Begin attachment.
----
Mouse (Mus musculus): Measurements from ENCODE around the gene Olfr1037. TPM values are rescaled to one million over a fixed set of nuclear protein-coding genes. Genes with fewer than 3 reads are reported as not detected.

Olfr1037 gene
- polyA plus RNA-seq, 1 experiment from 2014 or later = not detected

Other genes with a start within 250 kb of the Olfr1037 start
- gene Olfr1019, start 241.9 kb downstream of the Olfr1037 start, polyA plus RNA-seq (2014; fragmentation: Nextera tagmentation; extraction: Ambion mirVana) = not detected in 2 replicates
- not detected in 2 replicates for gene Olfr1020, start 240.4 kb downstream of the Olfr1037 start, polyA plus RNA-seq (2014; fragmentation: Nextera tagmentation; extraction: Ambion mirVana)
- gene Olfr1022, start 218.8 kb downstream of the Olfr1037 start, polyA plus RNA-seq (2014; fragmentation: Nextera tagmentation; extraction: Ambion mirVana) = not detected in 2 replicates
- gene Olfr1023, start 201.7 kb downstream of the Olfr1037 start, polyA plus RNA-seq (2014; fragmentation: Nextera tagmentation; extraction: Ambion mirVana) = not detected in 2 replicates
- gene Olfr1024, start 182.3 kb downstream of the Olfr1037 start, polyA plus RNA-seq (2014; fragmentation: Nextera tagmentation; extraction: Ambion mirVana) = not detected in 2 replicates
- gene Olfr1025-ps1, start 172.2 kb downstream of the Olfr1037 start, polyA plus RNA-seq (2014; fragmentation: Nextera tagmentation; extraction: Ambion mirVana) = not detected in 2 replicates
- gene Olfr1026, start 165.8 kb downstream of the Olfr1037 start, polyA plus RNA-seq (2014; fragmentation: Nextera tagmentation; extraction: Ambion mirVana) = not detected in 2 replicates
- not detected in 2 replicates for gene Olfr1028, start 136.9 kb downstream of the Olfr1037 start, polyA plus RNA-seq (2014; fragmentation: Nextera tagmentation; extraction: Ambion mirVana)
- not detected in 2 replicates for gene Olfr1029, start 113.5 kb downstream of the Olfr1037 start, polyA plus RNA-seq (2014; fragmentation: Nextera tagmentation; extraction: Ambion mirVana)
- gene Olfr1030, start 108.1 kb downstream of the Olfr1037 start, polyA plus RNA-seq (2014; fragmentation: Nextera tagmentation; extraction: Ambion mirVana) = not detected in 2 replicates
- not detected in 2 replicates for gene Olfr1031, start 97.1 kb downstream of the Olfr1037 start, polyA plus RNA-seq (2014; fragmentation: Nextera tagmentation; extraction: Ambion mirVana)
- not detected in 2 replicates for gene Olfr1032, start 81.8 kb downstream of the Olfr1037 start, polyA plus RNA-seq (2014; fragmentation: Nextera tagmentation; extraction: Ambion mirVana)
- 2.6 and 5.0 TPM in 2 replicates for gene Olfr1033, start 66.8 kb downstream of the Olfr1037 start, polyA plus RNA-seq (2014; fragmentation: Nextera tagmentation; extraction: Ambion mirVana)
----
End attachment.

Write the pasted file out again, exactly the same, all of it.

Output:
Mouse (Mus musculus): Measurements from ENCODE around the gene Olfr1037. TPM values are rescaled to one million over a fixed set of nuclear protein-coding genes. Genes with fewer than 3 reads are reported as not detected.

Olfr1037 gene
- polyA plus RNA-seq, 1 experiment from 2014 or later = not detected

Other genes with a start within 250 kb of the Olfr1037 start
- gene Olfr1019, start 241.9 kb downstream of the Olfr1037 start, polyA plus RNA-seq (2014; fragmentation: Nextera tagmentation; extraction: Ambion mirVana) = not detected in 2 replicates
- not detected in 2 replicates for gene Olfr1020, start 240.4 kb downstream of the Olfr1037 start, polyA plus RNA-seq (2014; fragmentation: Nextera tagmentation; extraction: Ambion mirVana)
- gene Olfr1022, start 218.8 kb downstream of the Olfr1037 start, polyA plus RNA-seq (2014; fragmentation: Nextera tagmentation; extraction: Ambion mirVana) = not detected in 2 replicates
- gene Olfr1023, start 201.7 kb downstream of the Olfr1037 start, polyA plus RNA-seq (2014; fragmentation: Nextera tagmentation; extraction: Ambion mirVana) = not detected in 2 replicates
- gene Olfr1024, start 182.3 kb downstream of the Olfr1037 start, polyA plus RNA-seq (2014; fragmentation: Nextera tagmentation; extraction: Ambion mirVana) = not detected in 2 replicates
- gene Olfr1025-ps1, start 172.2 kb downstream of the Olfr1037 start, polyA plus RNA-seq (2014; fragmentation: Nextera tagmentation; extraction: Ambion mirVana) = not detected in 2 replicates
- gene Olfr1026, start 165.8 kb downstream of the Olfr1037 start, polyA plus RNA-seq (2014; fragmentation: Nextera tagmentation; extraction: Ambion mirVana) = not detected in 2 replicates
- not detected in 2 replicates for gene Olfr1028, start 136.9 kb downstream of the Olfr1037 start, polyA plus RNA-seq (2014; fragmentation: Nextera tagmentation; extraction: Ambion mirVana)
- not detected in 2 replicates for gene Olfr1029, start 113.5 kb downstream of the Olfr1037 start, polyA plus RNA-seq (2014; fragmentation: Nextera tagmentation; extraction: Ambion mirVana)
- gene Olfr1030, start 108.1 kb downstream of the Olfr1037 start, polyA plus RNA-seq (2014; fragmentation: Nextera tagmentation; extraction: Ambion mirVana) = not detected in 2 replicates
- not detected in 2 replicates for gene Olfr1031, start 97.1 kb downstream of the Olfr1037 start, polyA plus RNA-seq (2014; fragmentation: Nextera tagmentation; extraction: Ambion mirVana)
- not detected in 2 replicates for gene Olfr1032, start 81.8 kb downstream of the Olfr1037 start, polyA plus RNA-seq (2014; fragmentation: Nextera tagmentation; extraction: Ambion mirVana)
- 2.6 and 5.0 TPM in 2 replicates for gene Olfr1033, start 66.8 kb downstream of the Olfr1037 start, polyA plus RNA-seq (2014; fragmentation: Nextera tagmentation; extraction: Ambion mirVana)